Thank you very much for the invitation to speak to you this morning at the opening of this 59th session of the European Youth Parliament. I am truly honoured to be here, amongst people who share a passion for politics and democratic change.
No-one active in politics is satisfied with the status quo: we all want to see change, although we would might disagree as to what needs to change and the policies necessary to achieve it.
Our passion may be fuelled by a burning sense of injustice: the treatment of young people by the police or children dying from hunger in a world where we can spend millions on weapons. We may have been moved to action when we have seen a relative poorly treated in hospital or put out of business due to cheap imports and no one has seemed able to respond to our anger or concern. Virtually everyone I know in politics has had something which has triggered them into action and made them stand up for their beliefs.
There are many people who will find such activity bizarre. I am sure you have friends who cannot understand why you are bothering; who will tell you that politics changes nothing and that all politicians are the same. They may also say some other, very uncomplimentary things!
They should meet some of those who I am privileged to meet in my work as a Member of the European Parliament, and particularly as a member of the sub-Committee on Human Rights. People who have been imprisoned and even tortured because they have dared to criticise their government or who have spoken out in defence of the rights of their people. Those who have no right to vote: those whose countries are in conflict and where elections are impossible or where can you can vote – but it had better be for the governing party or you will find your family threatened or without food.
People such as Ingrid Betancourt, abducted and held prisoner as a result of her political activities: Hu Jia, the Chinese environmental activist and campaigner on HIV/AIDS, currently serving a prison sentence and announced this week as the winner of the European Parliament’s Sakharov prize for Freedom of Conscience. There are countless others who desperately want to have the same political rights and freedoms we have – including the right to choose not to use their vote.
Political choices frame our lives and decide our futures. Politics matters.
We need to do more in our schools and elsewhere to demonstrate the importance of democracy. Students need to be able to practice democracy in action. For example, a school near my home in London has a scheme that involves a group of pupils in helping to raise educational standards and this includes some of them being involved in interviewing prospective staff. As a former teacher, I find this a little unnerving, but I am told it works well! We have some London Boroughs which have a Young Mayor – elected by young people and who acts as their voice. There are countless examples of good practice throughout the EU.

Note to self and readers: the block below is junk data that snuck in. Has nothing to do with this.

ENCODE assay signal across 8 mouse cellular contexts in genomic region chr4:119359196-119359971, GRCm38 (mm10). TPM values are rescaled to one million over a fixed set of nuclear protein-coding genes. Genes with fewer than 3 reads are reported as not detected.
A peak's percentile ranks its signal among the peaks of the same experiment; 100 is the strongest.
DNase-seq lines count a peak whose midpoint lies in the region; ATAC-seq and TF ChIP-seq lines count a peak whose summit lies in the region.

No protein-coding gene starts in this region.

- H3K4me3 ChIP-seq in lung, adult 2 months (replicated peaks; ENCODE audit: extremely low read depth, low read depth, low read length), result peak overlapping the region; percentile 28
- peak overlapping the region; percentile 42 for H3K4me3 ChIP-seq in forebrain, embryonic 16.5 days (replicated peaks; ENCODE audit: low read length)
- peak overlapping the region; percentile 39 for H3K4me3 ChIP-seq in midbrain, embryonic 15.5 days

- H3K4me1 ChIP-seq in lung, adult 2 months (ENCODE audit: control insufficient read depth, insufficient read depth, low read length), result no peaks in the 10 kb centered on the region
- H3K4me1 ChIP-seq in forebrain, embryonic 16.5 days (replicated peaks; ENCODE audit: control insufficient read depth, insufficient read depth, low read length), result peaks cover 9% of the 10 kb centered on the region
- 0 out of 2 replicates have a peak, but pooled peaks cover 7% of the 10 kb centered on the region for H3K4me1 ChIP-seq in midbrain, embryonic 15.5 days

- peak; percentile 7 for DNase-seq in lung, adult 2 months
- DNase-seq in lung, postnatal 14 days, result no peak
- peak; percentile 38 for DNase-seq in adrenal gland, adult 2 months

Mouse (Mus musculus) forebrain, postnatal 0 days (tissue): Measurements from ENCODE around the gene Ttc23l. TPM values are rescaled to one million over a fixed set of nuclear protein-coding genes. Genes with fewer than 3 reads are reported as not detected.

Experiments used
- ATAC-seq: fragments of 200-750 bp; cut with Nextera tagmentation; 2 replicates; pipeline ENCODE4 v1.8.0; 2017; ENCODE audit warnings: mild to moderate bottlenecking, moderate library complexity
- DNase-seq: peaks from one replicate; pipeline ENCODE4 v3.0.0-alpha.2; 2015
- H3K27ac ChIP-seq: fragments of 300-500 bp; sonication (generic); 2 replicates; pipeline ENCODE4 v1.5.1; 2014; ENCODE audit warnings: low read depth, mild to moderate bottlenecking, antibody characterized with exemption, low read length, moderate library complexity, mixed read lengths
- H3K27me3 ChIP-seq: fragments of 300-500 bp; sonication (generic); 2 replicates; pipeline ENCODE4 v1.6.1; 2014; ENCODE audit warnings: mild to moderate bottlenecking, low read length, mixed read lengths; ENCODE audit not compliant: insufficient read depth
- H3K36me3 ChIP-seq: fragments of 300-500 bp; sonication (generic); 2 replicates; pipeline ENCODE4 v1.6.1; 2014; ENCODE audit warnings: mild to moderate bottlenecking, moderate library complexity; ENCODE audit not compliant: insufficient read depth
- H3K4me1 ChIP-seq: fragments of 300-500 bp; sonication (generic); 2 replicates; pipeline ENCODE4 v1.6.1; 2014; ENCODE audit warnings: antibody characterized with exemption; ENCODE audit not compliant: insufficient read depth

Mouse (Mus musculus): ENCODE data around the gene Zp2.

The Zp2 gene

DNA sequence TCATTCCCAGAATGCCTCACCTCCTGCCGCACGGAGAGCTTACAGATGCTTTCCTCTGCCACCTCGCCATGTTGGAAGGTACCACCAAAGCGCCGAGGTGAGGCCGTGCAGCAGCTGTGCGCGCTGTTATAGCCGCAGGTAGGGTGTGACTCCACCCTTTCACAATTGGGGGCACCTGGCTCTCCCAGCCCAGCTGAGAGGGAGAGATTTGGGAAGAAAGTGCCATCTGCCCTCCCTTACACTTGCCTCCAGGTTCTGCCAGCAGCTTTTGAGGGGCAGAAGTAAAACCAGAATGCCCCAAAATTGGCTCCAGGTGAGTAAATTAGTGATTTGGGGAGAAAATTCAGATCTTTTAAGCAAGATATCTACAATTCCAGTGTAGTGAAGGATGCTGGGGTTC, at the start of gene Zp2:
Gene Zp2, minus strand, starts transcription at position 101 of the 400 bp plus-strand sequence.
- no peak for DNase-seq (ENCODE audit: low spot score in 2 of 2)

We cannot expect young people to emerge from education as active citizens if they have no understanding or experience of what participation means. But the practice of democracy and acquiring the necessary skills needs resources, such as time, energy and money. You have at least some of them here.
You are meeting at a time of major political challenges:
– the financial crisis likely to affect businesses, jobs and tax revenues and the potential social consequences arising from that;
– the crisis of climate change, where we need rapid and effective action to reduce the threats to food production, major movements of peoples and conflict over resources such as water. If I could add a personal plea for a strong resolution from you on this which could send a strong message to the European Parliament and the Council, I would be very grateful;
– the need to meet our Millennium Development Goals and deliver greater equality in the world.
I look forward to your conclusions and can promise you they will be seriously considered. I noticed that a recent Parliamentary resolution on the financing of pensions has included the need for the financial education of young people – part of an EYP Resolution from your Liverpool session. We need to think about how to better develop these links.
We need people seriously interested in politics and in working for democratic solutions which respect human rights. Think of the political systems and outcomes where that is not the case. Your time is not wasted here: you are exercising a very precious right – the right to political action. Make the most of it!
Find out more about the European Youth Parliament and how to get involved.